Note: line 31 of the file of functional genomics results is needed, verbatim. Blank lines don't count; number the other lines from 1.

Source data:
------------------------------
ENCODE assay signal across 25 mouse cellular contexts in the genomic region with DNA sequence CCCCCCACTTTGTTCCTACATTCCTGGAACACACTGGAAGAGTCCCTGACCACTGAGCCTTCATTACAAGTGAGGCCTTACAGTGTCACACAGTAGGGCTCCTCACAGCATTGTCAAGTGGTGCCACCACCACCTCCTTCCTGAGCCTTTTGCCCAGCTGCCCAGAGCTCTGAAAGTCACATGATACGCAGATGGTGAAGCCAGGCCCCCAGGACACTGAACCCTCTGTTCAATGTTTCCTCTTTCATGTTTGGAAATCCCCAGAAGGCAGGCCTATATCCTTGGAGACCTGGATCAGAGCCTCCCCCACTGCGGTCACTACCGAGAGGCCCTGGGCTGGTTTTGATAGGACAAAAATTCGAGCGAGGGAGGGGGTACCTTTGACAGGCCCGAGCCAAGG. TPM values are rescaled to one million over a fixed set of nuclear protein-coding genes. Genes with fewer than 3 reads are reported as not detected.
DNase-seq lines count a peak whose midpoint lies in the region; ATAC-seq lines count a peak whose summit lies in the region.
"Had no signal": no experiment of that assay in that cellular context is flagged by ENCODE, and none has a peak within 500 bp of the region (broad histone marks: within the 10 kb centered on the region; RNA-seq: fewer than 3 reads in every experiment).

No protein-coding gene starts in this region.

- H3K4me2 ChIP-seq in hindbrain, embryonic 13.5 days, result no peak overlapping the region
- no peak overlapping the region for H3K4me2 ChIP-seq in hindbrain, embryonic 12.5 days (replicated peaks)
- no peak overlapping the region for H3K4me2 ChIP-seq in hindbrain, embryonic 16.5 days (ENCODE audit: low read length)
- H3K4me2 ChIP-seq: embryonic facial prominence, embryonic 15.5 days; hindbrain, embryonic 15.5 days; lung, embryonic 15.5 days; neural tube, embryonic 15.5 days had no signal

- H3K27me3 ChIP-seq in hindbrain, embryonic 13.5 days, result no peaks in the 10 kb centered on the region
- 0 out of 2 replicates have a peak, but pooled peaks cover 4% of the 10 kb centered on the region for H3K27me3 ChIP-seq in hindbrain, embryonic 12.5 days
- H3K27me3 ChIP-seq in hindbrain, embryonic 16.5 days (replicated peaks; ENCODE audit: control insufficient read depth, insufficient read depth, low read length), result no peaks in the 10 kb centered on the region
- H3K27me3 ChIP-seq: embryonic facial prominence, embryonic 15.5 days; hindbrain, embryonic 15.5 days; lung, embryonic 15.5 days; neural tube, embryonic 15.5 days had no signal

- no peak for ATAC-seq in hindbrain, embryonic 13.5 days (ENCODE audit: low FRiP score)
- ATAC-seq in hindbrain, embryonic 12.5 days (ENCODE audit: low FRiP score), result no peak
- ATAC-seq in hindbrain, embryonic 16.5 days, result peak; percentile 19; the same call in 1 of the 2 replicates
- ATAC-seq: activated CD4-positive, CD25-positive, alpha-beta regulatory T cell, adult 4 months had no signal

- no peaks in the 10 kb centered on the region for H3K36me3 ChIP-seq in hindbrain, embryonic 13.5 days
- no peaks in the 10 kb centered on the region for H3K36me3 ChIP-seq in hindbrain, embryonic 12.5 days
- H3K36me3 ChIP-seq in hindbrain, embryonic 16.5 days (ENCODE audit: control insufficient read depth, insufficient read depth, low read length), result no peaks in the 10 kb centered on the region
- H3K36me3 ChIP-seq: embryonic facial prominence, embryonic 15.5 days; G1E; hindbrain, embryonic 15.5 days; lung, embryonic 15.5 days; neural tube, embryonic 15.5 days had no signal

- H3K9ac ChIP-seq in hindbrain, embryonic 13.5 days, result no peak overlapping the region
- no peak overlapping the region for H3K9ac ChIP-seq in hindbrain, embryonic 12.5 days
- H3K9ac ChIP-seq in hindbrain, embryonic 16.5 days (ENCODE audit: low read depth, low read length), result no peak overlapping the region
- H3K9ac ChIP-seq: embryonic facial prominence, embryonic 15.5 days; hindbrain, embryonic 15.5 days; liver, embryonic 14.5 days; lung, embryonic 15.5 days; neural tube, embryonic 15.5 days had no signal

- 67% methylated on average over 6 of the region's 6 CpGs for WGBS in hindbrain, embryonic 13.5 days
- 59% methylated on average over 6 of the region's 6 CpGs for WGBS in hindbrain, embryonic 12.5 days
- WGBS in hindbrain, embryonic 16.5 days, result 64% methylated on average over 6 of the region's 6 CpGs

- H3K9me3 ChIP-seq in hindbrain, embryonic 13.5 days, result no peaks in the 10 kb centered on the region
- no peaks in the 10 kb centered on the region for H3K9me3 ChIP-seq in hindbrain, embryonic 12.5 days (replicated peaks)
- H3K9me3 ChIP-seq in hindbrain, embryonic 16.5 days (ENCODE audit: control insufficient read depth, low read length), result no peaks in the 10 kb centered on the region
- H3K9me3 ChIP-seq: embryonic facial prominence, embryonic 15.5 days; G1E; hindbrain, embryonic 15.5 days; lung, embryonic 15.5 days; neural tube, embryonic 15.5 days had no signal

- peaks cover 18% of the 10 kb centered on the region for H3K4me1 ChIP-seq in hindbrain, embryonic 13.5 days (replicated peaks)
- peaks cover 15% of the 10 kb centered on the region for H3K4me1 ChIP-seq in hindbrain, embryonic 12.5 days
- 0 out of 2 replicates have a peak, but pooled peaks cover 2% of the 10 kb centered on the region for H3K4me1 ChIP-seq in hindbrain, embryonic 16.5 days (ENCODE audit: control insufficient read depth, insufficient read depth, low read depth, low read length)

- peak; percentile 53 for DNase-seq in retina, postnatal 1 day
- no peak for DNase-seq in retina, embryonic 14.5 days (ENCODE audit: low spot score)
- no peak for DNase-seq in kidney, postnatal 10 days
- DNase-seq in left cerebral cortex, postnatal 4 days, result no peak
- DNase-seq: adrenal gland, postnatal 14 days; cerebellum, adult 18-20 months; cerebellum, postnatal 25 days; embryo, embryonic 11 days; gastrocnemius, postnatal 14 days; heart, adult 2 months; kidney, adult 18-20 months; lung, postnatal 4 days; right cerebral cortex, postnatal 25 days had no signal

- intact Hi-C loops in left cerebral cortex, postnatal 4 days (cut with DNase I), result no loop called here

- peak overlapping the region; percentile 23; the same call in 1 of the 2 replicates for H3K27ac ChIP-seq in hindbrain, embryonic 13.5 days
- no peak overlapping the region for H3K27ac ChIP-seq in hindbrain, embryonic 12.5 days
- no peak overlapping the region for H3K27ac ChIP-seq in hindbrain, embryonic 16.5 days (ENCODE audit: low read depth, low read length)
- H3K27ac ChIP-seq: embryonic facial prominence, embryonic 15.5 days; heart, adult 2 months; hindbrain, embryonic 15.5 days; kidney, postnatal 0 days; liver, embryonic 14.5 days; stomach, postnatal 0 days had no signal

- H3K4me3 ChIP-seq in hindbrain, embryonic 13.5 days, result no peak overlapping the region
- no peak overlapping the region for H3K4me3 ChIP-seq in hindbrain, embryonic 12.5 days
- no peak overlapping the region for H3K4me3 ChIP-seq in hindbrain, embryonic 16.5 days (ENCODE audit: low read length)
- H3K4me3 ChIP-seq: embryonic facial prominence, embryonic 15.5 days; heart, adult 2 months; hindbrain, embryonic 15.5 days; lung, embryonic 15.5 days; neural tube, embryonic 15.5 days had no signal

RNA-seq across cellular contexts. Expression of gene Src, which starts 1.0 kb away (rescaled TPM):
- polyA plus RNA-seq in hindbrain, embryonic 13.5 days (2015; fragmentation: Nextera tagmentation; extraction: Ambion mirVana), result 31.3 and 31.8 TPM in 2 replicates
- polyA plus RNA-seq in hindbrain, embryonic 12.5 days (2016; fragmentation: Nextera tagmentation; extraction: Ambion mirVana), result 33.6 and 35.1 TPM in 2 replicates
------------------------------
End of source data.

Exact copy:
- H3K9me3 ChIP-seq: embryonic facial prominence, embryonic 15.5 days; G1E; hindbrain, embryonic 15.5 days; lung, embryonic 15.5 days; neural tube, embryonic 15.5 days had no signal